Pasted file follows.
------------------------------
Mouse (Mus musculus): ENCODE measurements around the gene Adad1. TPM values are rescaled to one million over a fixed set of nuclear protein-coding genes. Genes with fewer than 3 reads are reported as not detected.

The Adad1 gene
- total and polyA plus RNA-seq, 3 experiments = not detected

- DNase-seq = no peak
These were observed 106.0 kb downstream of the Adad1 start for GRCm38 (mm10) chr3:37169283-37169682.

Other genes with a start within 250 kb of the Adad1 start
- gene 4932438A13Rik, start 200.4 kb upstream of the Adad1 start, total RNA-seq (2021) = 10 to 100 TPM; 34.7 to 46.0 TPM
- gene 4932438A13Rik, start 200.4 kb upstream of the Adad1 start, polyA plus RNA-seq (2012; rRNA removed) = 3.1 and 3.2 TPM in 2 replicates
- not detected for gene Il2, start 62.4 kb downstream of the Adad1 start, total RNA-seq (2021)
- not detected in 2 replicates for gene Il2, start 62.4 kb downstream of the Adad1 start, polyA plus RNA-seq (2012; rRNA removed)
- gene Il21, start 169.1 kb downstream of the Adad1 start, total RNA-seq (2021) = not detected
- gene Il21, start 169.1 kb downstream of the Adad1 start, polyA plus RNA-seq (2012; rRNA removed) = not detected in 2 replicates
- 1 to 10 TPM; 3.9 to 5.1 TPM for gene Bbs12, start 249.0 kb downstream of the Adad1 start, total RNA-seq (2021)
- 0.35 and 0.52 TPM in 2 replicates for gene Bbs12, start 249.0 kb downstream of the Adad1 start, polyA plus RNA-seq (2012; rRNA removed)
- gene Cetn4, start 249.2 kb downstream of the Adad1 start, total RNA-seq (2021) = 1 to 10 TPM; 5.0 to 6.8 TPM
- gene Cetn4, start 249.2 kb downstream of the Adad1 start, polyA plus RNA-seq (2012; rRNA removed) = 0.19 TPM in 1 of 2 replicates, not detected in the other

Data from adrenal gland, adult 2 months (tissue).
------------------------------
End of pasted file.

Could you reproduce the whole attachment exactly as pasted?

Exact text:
Mouse (Mus musculus): ENCODE measurements around the gene Adad1. TPM values are rescaled to one million over a fixed set of nuclear protein-coding genes. Genes with fewer than 3 reads are reported as not detected.

The Adad1 gene
- total and polyA plus RNA-seq, 3 experiments = not detected

- DNase-seq = no peak
These were observed 106.0 kb downstream of the Adad1 start for GRCm38 (mm10) chr3:37169283-37169682.

Other genes with a start within 250 kb of the Adad1 start
- gene 4932438A13Rik, start 200.4 kb upstream of the Adad1 start, total RNA-seq (2021) = 10 to 100 TPM; 34.7 to 46.0 TPM
- gene 4932438A13Rik, start 200.4 kb upstream of the Adad1 start, polyA plus RNA-seq (2012; rRNA removed) = 3.1 and 3.2 TPM in 2 replicates
- not detected for gene Il2, start 62.4 kb downstream of the Adad1 start, total RNA-seq (2021)
- not detected in 2 replicates for gene Il2, start 62.4 kb downstream of the Adad1 start, polyA plus RNA-seq (2012; rRNA removed)
- gene Il21, start 169.1 kb downstream of the Adad1 start, total RNA-seq (2021) = not detected
- gene Il21, start 169.1 kb downstream of the Adad1 start, polyA plus RNA-seq (2012; rRNA removed) = not detected in 2 replicates
- 1 to 10 TPM; 3.9 to 5.1 TPM for gene Bbs12, start 249.0 kb downstream of the Adad1 start, total RNA-seq (2021)
- 0.35 and 0.52 TPM in 2 replicates for gene Bbs12, start 249.0 kb downstream of the Adad1 start, polyA plus RNA-seq (2012; rRNA removed)
- gene Cetn4, start 249.2 kb downstream of the Adad1 start, total RNA-seq (2021) = 1 to 10 TPM; 5.0 to 6.8 TPM
- gene Cetn4, start 249.2 kb downstream of the Adad1 start, polyA plus RNA-seq (2012; rRNA removed) = 0.19 TPM in 1 of 2 replicates, not detected in the other

Data from adrenal gland, adult 2 months (tissue).